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North Korean President Kim outlined new military goals at the main party meeting

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North Korean supreme leader Kim Jong Un has set new goals for his country’s military as the main meeting of the ruling Workers’ Party continues, state media reported on Wednesday.

The announcement, in a report by party leaders, indicates that Pyongyang’s sanctions-busting weapons tests will continue next year.

Kim is currently presiding over a major party meeting in the capital, Pyongyang, during which the supreme leader and other senior party officials outline their policy goals for 2023 in key areas including diplomacy, security and the economy.

The official Korean Central News Agency reported on Wednesday that Kim “has set new major goals for strengthening self-reliant defense capability to be pushed forward within 2023,” without elaborating.

The report “analyzed and assessed the new and challenging situation that has arisen on the Korean Peninsula,” the agency said, in an apparent reference to the recent sharp escalation in tensions between the North and the South.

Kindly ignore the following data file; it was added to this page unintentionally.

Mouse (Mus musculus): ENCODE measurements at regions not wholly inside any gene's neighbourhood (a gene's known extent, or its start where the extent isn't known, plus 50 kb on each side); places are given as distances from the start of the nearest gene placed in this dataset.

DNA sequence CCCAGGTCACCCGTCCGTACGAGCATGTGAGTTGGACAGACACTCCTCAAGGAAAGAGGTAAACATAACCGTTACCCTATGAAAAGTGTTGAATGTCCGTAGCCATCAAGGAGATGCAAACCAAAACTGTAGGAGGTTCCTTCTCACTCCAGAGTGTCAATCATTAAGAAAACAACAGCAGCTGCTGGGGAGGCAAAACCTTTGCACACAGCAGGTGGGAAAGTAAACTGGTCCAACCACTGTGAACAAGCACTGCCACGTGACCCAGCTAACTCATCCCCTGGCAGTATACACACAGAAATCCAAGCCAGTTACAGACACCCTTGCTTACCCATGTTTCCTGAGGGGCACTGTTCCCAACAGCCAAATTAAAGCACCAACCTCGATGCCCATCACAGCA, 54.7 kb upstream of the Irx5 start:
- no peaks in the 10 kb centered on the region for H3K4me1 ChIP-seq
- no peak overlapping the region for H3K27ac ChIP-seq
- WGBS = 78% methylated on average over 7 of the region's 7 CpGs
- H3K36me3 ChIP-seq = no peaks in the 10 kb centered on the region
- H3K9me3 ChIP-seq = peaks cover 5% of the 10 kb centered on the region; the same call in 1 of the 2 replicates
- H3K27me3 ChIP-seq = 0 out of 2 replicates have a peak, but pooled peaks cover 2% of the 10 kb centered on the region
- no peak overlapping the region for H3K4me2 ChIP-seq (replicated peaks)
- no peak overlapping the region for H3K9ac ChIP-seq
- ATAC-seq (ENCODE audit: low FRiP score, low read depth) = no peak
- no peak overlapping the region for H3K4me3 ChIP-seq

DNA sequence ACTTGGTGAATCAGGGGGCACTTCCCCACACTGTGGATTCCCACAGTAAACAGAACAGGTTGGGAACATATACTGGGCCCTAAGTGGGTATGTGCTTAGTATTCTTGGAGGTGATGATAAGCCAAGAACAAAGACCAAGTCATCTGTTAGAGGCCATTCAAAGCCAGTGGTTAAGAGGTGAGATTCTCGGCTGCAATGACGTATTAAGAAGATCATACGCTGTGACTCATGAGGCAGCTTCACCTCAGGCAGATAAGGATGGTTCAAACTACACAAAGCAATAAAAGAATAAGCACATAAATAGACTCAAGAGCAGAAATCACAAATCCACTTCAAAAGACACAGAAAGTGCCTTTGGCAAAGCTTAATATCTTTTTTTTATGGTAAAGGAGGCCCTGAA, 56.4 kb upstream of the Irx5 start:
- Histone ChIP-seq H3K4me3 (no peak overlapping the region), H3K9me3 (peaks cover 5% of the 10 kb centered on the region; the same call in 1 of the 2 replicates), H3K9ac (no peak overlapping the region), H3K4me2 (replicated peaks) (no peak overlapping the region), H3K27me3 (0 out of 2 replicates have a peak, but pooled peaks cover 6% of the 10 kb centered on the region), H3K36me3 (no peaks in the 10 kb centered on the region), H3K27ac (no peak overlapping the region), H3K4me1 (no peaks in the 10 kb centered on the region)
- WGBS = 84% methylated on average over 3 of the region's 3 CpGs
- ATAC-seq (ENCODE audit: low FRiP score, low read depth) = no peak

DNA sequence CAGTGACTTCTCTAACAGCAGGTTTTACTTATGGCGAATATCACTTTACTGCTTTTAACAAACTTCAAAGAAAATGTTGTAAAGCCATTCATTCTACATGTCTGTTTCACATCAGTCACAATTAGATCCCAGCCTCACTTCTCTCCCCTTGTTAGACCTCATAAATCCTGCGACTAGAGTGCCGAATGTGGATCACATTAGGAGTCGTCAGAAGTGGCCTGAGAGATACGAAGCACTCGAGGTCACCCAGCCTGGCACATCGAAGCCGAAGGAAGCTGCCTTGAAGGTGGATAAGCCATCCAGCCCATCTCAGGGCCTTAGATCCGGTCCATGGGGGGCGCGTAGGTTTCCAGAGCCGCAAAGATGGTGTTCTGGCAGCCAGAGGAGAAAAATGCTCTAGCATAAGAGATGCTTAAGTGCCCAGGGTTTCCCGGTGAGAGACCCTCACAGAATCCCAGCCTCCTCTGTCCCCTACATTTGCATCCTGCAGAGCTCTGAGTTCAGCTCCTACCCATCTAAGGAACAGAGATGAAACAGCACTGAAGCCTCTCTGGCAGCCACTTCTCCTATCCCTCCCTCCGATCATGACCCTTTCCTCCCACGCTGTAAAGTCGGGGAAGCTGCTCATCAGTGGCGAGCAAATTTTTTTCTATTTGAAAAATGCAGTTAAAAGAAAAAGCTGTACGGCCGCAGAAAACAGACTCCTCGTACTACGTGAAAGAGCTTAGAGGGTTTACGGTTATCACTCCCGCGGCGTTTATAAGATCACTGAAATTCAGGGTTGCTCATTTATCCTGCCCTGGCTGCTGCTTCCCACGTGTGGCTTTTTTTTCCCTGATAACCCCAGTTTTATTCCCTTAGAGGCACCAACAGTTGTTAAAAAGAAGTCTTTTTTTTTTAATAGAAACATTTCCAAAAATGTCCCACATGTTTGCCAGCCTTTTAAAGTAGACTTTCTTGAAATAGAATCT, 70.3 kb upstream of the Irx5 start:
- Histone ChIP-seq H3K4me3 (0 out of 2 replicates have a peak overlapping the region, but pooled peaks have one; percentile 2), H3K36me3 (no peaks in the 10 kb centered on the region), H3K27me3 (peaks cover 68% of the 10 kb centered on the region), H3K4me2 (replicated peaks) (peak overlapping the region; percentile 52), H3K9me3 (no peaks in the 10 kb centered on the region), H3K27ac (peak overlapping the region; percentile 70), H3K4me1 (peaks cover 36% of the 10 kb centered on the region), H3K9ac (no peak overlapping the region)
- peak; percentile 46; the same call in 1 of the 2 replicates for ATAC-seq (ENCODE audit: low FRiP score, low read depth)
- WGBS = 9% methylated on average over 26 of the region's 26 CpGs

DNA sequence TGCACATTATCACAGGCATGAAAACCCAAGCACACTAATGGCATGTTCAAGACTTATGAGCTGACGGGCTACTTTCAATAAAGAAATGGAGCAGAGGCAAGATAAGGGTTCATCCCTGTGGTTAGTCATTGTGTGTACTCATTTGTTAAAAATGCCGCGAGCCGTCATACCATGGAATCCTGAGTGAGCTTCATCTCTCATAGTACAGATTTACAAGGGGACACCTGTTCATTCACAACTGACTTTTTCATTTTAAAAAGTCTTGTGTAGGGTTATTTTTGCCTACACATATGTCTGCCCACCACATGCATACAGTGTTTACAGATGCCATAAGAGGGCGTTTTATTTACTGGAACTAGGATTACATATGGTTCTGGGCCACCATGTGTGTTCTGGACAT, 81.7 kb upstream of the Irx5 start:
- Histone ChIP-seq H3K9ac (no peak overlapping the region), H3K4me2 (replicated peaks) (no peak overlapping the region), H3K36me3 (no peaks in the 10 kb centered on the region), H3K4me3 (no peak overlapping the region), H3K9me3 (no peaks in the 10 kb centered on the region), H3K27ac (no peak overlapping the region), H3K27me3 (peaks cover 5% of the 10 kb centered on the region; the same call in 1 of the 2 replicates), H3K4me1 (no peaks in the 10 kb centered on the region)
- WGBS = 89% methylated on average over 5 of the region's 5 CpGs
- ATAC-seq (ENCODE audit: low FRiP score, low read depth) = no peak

The agency added that Kim made it clear that “our party must adhere to the direction of struggle against the enemy.”

North Korea has conducted a record number of weapons tests this year, including intercontinental ballistic missile launches, which are banned under United Nations sanctions.

Pyongyang has also ramped up tensions with Seoul, including firing artillery into maritime buffer zones and sending drones this week into South Korean airspace.

The five drones’ incursion — the first since 2017 — prompted Seoul to fire warning shots and deploy fighter jets and attack helicopters to shoot them down.

The regime usually uses North Korea’s year-end meetings to unveil the country’s priorities, both domestically and abroad, for the coming year.

Full details of the ongoing plenary session are expected to be announced upon its conclusion later this week.

While Kim focused on the domestic economy at the 2021 event, analysts widely expect a shift in tone to highlight the military front this year, in light of growing hostility to the nuclear-armed North.

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